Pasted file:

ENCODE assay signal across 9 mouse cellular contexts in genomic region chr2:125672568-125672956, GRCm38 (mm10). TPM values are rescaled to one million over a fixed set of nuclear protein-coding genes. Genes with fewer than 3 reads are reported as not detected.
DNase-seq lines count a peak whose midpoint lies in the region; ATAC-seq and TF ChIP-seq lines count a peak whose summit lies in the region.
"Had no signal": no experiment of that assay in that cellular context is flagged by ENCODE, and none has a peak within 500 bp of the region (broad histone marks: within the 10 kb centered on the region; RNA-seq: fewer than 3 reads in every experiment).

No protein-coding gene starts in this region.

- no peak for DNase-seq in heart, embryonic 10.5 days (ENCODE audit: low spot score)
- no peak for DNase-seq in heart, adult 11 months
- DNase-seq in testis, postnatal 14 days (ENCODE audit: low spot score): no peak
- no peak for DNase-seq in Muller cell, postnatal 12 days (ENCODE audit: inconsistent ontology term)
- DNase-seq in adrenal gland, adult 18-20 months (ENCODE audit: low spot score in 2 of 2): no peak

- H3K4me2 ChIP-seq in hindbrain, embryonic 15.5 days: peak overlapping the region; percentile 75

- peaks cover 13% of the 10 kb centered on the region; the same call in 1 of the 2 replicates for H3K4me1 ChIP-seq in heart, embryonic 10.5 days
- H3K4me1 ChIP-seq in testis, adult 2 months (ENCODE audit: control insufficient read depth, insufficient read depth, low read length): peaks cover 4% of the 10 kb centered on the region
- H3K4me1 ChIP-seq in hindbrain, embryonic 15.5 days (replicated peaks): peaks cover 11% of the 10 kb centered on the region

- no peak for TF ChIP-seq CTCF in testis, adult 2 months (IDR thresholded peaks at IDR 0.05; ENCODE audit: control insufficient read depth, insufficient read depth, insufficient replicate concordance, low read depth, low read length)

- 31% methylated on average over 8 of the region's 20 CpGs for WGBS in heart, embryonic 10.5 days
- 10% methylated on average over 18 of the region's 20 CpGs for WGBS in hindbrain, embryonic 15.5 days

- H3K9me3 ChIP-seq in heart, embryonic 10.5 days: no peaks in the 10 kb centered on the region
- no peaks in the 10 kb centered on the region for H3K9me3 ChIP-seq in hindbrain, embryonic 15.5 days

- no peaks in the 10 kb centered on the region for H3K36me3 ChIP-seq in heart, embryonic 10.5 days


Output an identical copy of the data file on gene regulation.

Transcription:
ENCODE assay signal across 9 mouse cellular contexts in genomic region chr2:125672568-125672956, GRCm38 (mm10). TPM values are rescaled to one million over a fixed set of nuclear protein-coding genes. Genes with fewer than 3 reads are reported as not detected.
DNase-seq lines count a peak whose midpoint lies in the region; ATAC-seq and TF ChIP-seq lines count a peak whose summit lies in the region.
"Had no signal": no experiment of that assay in that cellular context is flagged by ENCODE, and none has a peak within 500 bp of the region (broad histone marks: within the 10 kb centered on the region; RNA-seq: fewer than 3 reads in every experiment).

No protein-coding gene starts in this region.

- no peak for DNase-seq in heart, embryonic 10.5 days (ENCODE audit: low spot score)
- no peak for DNase-seq in heart, adult 11 months
- DNase-seq in testis, postnatal 14 days (ENCODE audit: low spot score): no peak
- no peak for DNase-seq in Muller cell, postnatal 12 days (ENCODE audit: inconsistent ontology term)
- DNase-seq in adrenal gland, adult 18-20 months (ENCODE audit: low spot score in 2 of 2): no peak

- H3K4me2 ChIP-seq in hindbrain, embryonic 15.5 days: peak overlapping the region; percentile 75

- peaks cover 13% of the 10 kb centered on the region; the same call in 1 of the 2 replicates for H3K4me1 ChIP-seq in heart, embryonic 10.5 days
- H3K4me1 ChIP-seq in testis, adult 2 months (ENCODE audit: control insufficient read depth, insufficient read depth, low read length): peaks cover 4% of the 10 kb centered on the region
- H3K4me1 ChIP-seq in hindbrain, embryonic 15.5 days (replicated peaks): peaks cover 11% of the 10 kb centered on the region

- no peak for TF ChIP-seq CTCF in testis, adult 2 months (IDR thresholded peaks at IDR 0.05; ENCODE audit: control insufficient read depth, insufficient read depth, insufficient replicate concordance, low read depth, low read length)

- 31% methylated on average over 8 of the region's 20 CpGs for WGBS in heart, embryonic 10.5 days
- 10% methylated on average over 18 of the region's 20 CpGs for WGBS in hindbrain, embryonic 15.5 days

- H3K9me3 ChIP-seq in heart, embryonic 10.5 days: no peaks in the 10 kb centered on the region
- no peaks in the 10 kb centered on the region for H3K9me3 ChIP-seq in hindbrain, embryonic 15.5 days

- no peaks in the 10 kb centered on the region for H3K36me3 ChIP-seq in heart, embryonic 10.5 days